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The conceptual framework for a man's search for meaning

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Of Greed and Fear

May 19th, 2013 by dimpledbrain

It is said that the two greatest emotions are greed and fear. It moves anything that has a price action in it. Which is exactly why and how the stock market, the property market, the foreign exchange market or any markets move through a cycle of ‘boom and bust’ (just as how the legendary George Soros coined it)

My instructor always tells me to think in term of information risk vs price risk. The consultant mind in me that I abhor so much will very quickly suggest either a 2*2 matrix or an inverse slope of a line on a graph to depict this piece of information. “Finish it with a touch of the sacred blue,” he added, virtually oblivious of my current state of mind.

What is information risk vs price risk?

Let us take the property market as an example. We will obviously choose a low information risk/low price risk over a high information risk/high price risk. That is to say we will choose to invest in A that is developed by Property Developer A, who has a good track record, sound financials and offers the lowest property price in the vicinity. Property Developer B is the exact opposite.

The dilemma will come in when we have to decide the in betweens, the ones that the average person can reasonably make money from. Property Developer C is a reputable developer ( low information risk) but the property price is fully valued (high price risk). Property Developer D is a new developer (high information risk because we don’t know much about it) but the property price is 20% cheaper vs Property Developer C (low price risk). Which one will you choose?

Well, one may very quickly argue that a reputable developer is more important as we hear a lot about abandoned developments. But rationally speaking, the now reputable developer has to be relatively unknown previously. If that’s the case, there must be relatively new but potentially good developers now that we can find?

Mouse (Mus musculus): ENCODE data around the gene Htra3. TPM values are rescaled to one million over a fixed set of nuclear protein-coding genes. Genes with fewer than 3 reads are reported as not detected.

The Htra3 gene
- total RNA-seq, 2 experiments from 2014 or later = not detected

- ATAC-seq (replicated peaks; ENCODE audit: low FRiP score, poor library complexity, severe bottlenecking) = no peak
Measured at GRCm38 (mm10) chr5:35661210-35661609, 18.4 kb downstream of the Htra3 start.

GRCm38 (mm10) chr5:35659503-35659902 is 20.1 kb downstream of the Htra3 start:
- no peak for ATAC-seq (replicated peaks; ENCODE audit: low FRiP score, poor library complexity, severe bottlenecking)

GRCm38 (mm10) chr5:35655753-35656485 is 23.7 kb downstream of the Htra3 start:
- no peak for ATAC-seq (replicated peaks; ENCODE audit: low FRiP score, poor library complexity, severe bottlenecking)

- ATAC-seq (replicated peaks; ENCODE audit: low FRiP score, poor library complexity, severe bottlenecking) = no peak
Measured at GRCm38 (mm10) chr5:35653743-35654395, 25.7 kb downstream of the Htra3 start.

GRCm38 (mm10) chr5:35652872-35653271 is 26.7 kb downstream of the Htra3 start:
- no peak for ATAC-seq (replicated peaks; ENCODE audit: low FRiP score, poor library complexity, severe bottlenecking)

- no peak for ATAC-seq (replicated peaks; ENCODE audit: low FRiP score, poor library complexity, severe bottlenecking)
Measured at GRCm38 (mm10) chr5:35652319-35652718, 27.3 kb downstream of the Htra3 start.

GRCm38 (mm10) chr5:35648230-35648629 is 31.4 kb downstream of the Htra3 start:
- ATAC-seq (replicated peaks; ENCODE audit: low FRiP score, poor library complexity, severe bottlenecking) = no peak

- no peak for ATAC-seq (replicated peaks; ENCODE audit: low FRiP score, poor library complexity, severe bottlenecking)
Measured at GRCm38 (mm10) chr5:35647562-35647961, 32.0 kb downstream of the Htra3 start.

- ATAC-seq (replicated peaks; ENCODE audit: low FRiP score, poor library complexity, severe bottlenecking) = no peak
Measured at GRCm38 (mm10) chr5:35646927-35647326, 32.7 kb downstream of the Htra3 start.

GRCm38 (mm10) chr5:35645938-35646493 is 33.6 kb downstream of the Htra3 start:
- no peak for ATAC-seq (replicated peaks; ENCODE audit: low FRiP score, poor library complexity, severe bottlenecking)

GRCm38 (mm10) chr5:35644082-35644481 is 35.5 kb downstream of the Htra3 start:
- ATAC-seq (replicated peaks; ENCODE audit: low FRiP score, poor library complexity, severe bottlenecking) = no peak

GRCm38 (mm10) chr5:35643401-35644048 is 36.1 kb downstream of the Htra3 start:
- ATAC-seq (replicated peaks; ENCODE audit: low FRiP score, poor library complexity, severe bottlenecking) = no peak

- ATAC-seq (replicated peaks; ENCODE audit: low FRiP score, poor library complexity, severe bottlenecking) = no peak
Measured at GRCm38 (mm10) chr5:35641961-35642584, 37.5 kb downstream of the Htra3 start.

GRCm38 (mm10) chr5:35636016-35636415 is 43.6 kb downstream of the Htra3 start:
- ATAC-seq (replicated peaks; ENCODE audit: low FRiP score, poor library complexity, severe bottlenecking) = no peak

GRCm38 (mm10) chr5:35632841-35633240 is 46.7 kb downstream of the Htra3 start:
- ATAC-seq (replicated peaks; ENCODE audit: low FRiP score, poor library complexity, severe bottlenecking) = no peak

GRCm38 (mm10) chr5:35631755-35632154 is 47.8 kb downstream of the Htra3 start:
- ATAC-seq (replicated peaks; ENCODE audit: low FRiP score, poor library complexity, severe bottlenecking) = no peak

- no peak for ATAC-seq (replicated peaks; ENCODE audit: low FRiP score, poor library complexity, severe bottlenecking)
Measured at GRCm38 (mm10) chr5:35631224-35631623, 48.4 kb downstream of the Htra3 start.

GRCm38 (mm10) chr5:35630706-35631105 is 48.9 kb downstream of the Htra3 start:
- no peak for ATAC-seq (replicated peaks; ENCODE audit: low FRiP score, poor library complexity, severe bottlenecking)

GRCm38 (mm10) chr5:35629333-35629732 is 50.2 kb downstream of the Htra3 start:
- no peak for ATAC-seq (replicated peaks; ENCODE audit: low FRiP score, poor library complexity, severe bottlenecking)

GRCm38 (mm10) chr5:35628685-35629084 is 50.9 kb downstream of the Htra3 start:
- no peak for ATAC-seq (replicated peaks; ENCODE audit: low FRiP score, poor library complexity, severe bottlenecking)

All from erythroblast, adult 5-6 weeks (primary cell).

That’s just the framework.

The main point is most retail investors seek to reduce information risk and not the price risk. How? By asking for tips and seeking for concurrence from people who don’t matter. Unless it’s an insider news, everything else is relatively futile. By the way, acting on real insider news is low information risk and low price risk. That’s if you are privy to it. Buying an IPO listing is low information risk but high price risk. Buying a guaranteed scheme is also low information risk but high price risk.

Generally speaking, everything that we hear will reduce the information risk and increase the price risk. Theoretically speaking, acting based on this piece of article will also increase the price risk of a chosen investment asset. Well that’s the beauty of humans, since we have an adaptive property, as described by a beautiful theory called the Complexity Theory. Well, the complexity theory is beautiful but I suspect it doesn’t have much predictive value in it. Hence it didn’t interest me to explore further.

When I say markets are moved by greed and fear earlier, that’s just because it’s an easily understandable term that we are used to. It is more correct to say that the market is moved by two kinds of fears, fear of missing out (greed) and fear of losses (fear). No wonder through some twisted logic, Storm Shadow (G.I. Joe) says, “Fear is a great motivator.” Always pay attention to what intelligent villains say.

I suppose we can better understand fear from a soldier? I was told that they are usually emboldened by drugs before going into a battle. It remains interesting to find out further. I also consider monks, but I feel this class of character is not really tested and proven in this aspect.

“You have a good move.” After some time, I saw the solution. I could sacrifice a checker, and he would be forced to jump. In checkers, the player who moves last wins. It was my first game from Dad, but he lost his life a few weeks later. I realized he had seen this final position many many moves before and purposely played toward it. His skill, not mine, gave me my first and final victory over him. And it was the most tactical checkers of his life. Victor Niederhoffer, The Education of a Speculator.

 

 

 

 

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